Autistic adults were interviewed in a 2019 study about what ASD traits helped them in different areas of their lives. They noted that their creativity, strong memory, ability to hyperfocus, attention to detail, honesty, loyalty, and empathy were among the most helpful traits. But like so many of the traits that go with autism, these very same traits could be problematic at times, depending on the circumstances.


Some research has led experts to believe that for every three adults diagnosed with autism, approximately two go undiagnosed. It is only in recent decades that autism started to become widely recognized and understood with protocols for early screening in childhood. Previously, children with less obvious symptoms—or misdiagnosis, found their way into adulthood without proper diagnosis or treatment. Unfortunately, when ASD goes untreated or is misdiagnosed, negative symptoms tend to worsen.

In adults with milder forms of undiagnosed autism, quirky personality traits or unique behavior may be written off by family, friends, and colleagues as being “eccentric.” It’s not uncommon for ASD adults to mask discomfort around social interactions. Of course, troublesome behavior, like aggression and emotional outbursts, can make adults with undiagnosed ASD feel bad and misunderstood. And too often, these shameful and bad feelings can lead to the noted self-destructive and self-injurious behavior.

Indeed, in recent years, research has found that autistic adults with a high IQ are more than two times as likely to become addicted to alcohol or other drugs as their peers are. The risk is even higher for individuals who have co-occurring conditions, such as ADD/ADHD.


There is a silver lining here. With proper diagnosis and treatment, adults with autism can vastly improve their quality of life. They can learn to strengthen mood regulation, boost their speech and learning, practice ways to self-soothe, and use the special gifts and talents that come with being neurodivergent. If you recognize symptoms of ASD in yourself or a loved one, consult a medical professional who specializes in diagnosing and treating autism as soon as possible.

Autism spectrum disorder in adults and co-occurring mental issues can’t wait. At Amen Clinics, we’re here for you. We offer in-clinic brain scanning and appointments, as well as mental telehealth, clinical evaluations, and therapy for adults, teens, children, and couples. Find out more by speaking to a specialist today at 888-288-9834 or visit our contact page here.


  1. While I'm glad this is being brought to light, there is some offensive language and content. The terms high functioning and low functioning are severely outdated. Please consult actually autistic adults when writing about us.

    Comment by Kelly — April 26, 2023 @ 3:26 AM

  2. Have watched my adult twin struggle for years with dealing with social and symptoms of Autism un diagnosed,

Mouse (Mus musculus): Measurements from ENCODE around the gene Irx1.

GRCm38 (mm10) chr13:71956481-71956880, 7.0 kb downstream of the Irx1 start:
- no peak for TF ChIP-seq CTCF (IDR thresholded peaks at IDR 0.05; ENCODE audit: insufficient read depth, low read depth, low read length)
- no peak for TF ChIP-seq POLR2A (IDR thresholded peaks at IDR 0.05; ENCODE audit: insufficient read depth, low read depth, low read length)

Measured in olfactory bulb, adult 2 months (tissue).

Yet they are very high levels in math and computers and even language , but not able to apply some of there talents because of lack of the social skills . They do not believe they have any problems yet at this stage of their life i am there only support and friend . Is there any way I can get them back in the social world and diagnosed
    Thank you so much Jeanne Crayne

    Comment by Jeanne Crayne — April 26, 2023 @ 6:24 AM

  3. Our 20 yo granddaughter was recently diagnosed as having Autism. ADHD. she has been an over-achiever in in academics, but recently told us she feels like she cheated her way through school, because she didn't always know the answers, but was able to do the tests. She was musically talented wrote wonderful music and lyrics and her poems won many awards. When she took some test with a psychologist, he wondered if she had actually exaggerated some of her answers, which made her break down and run out of his office in tears. She found out that her answers, were so above the charts he had a hard time , discerning who he saw sitting in front of him and what he was reading from her test score.
    Along with the mental factors our granddaughter struggles with numerous autoimmune disease. We have all been diagnosed with Celiac both HLA-DQA1/DQ2.5 and HLA- DQB1/DQ8,. She has Neuropathy from the fathers side. She's been diagnosed with Fibromyalgia, found on both sides of our families. And numerous others that have spawned off her over active HLA system. She went through most of the eating disorders, and many self-destructive like cutting and over-dosing on over-the -counter meds.
    I had just read a report of two genes that are being linked to Autism/ADHD, the COMT and MTHFR, I looked them up on our 23&Me and sure enough, my husband carried the COMT and I carried the MTHFR, both passed to our daughter and to her daughter. Along with ours genes, her birth father carried those same gene giving her combinations that put her in what for some would have been severe Autism. Which both her younger 1/2 brothers from another mother, had been diagnosed at very young ages as clinically severe Autistic and ADHD . My husband and I have gone through various studies and actually find that some of what we experienced in our youth, could very well have been one or the other or both. Our daughter was a high functioning alcoholic,. She graduated from college with high honors and was always employed and well liked by her employers and if very community involved. But her self-deprecation and destruction nearly cost her her life numerous times.